What do students need? What makes a good teacher or a good classroom or a good school? These are some thoughts that engaged me today when the wider curriculum committee got together (in the holidays) to discuss VATE’s response to the draft VCE English Study design that is now up for consultation and has been the source of quite a bit of angst in some sections of the media. Commentators are fond of saying the world is different now. And in many ways I am glad that it is. But students need something different from teachers now too. And what we teach our students must recognise this as well. The draft study design is an attempt to cater for this realisation. The two main areas of concern are the reduced number of literary texts, and the inclusion of a new area of study called Creating and Responding. In this space there is the opportunity to make better connections with our students. As Chris Wheat’s article offers: the draft study design “engag(es) them more closely with the language” and that it does so “by moving the course onto their own turf.” It is the connections we make with the students and the connections we facilitate in them to their learning that are so important.
As Konrad Glogowski from the Blog of Proximal Development says: “This (the idea of teaching students to make connections) reminds me … students need to learn about great minds and the ideas they produced, and not just what’s online (or in books). They also need good teachers, people who are experienced “connectors” - people who will help students…(to be, as the Australian Association for the Teaching of English states, “individuals with skills for critical reflection and questioning. Such skills will equip students to be informed participants in our democratic society, allowing them to thoughtfully consider issues, and effectively articulate their own point view in keeping with their developing moral and ethical frameworks.”)” Konrad goes on, “They need to realize that this kind of content (”great minds” or “great books”) is not a set collection of facts.” And so we want them to read critically and to learn how texts are constructed. “Finally, they need the freedom to explore and connect, to co-construct, to learn through discovery. They need to know that the journey takes precedence over the final result.”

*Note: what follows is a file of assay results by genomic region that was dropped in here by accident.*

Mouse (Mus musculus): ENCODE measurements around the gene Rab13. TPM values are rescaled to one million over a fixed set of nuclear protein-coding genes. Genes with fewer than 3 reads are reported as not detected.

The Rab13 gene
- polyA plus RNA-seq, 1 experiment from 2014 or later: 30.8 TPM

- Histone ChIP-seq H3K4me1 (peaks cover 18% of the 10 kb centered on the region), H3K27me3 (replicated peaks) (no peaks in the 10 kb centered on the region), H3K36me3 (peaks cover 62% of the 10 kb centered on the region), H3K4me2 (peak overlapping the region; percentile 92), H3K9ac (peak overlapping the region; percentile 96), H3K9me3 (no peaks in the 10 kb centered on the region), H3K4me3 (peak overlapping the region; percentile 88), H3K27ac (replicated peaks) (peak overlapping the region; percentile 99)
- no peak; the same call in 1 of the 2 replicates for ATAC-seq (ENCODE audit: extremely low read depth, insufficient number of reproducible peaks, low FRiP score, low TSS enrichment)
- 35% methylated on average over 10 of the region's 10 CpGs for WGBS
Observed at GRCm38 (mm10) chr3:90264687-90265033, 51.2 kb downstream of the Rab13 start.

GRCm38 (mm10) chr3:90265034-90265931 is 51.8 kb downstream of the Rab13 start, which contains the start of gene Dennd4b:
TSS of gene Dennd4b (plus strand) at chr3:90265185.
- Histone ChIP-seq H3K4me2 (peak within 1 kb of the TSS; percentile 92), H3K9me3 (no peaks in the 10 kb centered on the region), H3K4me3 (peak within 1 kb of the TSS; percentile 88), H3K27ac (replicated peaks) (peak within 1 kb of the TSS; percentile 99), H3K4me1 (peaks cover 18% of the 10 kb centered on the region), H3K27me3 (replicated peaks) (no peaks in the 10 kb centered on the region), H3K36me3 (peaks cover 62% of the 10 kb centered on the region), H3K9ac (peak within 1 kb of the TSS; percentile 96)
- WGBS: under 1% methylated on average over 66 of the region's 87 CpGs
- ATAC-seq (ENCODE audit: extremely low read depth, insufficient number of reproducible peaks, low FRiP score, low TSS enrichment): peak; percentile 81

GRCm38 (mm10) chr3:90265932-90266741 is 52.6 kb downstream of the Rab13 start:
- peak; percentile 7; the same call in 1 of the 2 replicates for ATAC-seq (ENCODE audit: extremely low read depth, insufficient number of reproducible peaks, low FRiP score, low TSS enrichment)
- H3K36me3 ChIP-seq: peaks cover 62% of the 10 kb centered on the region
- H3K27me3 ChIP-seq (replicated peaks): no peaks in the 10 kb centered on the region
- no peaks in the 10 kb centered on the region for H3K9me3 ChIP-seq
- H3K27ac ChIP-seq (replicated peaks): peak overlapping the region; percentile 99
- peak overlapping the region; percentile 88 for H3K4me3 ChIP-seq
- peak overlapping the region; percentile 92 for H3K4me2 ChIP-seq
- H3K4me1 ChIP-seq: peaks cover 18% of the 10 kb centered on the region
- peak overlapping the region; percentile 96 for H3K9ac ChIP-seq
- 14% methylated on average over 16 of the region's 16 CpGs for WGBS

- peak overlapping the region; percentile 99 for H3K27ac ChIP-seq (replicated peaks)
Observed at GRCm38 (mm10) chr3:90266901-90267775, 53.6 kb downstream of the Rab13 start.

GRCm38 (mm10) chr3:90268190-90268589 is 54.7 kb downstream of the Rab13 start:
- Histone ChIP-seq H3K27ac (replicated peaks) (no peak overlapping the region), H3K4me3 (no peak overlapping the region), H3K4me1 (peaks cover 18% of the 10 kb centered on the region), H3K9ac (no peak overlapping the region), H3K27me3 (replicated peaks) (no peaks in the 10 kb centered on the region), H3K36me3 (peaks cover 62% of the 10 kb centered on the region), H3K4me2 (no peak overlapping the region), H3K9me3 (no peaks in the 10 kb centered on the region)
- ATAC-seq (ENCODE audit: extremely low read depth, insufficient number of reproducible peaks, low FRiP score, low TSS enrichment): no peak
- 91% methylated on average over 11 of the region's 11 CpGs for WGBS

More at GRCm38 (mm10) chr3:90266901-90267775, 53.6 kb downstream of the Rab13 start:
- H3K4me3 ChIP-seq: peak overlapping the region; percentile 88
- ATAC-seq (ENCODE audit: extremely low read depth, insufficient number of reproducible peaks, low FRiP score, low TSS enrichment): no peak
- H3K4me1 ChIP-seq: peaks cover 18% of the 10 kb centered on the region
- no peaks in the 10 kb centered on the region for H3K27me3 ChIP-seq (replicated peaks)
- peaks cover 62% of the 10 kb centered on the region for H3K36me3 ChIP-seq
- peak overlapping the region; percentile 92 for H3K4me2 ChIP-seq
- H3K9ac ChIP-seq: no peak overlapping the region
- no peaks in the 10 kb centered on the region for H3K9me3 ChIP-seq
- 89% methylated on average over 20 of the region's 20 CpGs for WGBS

It is compulsory for VCE students to complete studies in one of the English subjects to achieve their certificate. Why should English be compulsory in this way? What should this English subject achieve? The reasons given above by AATE is clear. However, any study design for English should recognise and cater for the diversity of students who will take the subject, and the wide variety of knowledge and experience that the students bring to the study, to offer choices for students and teachers in the way the course is developed. So, while we want students to read literature and gain from it wisdom and pleasure, the idea that that this can only be done by reading “classic” literature is too narrow. It’s good that the course is offering choice while encouraging students to still read deeply and respond. To quote from Chris’s article again: “All students have a place at the table despite their reluctance to embrace King Lear.”
And what’s going on in the world of Ed Tech? The Worldbridges Webcast, a live discussion about what’s going on in educational technology, is informative and interesting. Recently they have discussed the use of blogs, and podcasting, connecting students worldwide, students publishing content, ideas for involving students in posting their own finished edited content to a wiki and more. At the same time the hosts are connected to a chatroom so the listeners can intersperse their own comments, which are then incorporated into the podcast, not to mention talkback (a teacher from Brazil called into share her work with students, inviting participation from the hosts).
When I reflect on this sort of potential I say bring on changes, engage the students with technology, embrace student creations and presentations. The literature we love is not going away, but we need to build on it. We need to broaden the range of literacies we foreground in our English classrooms.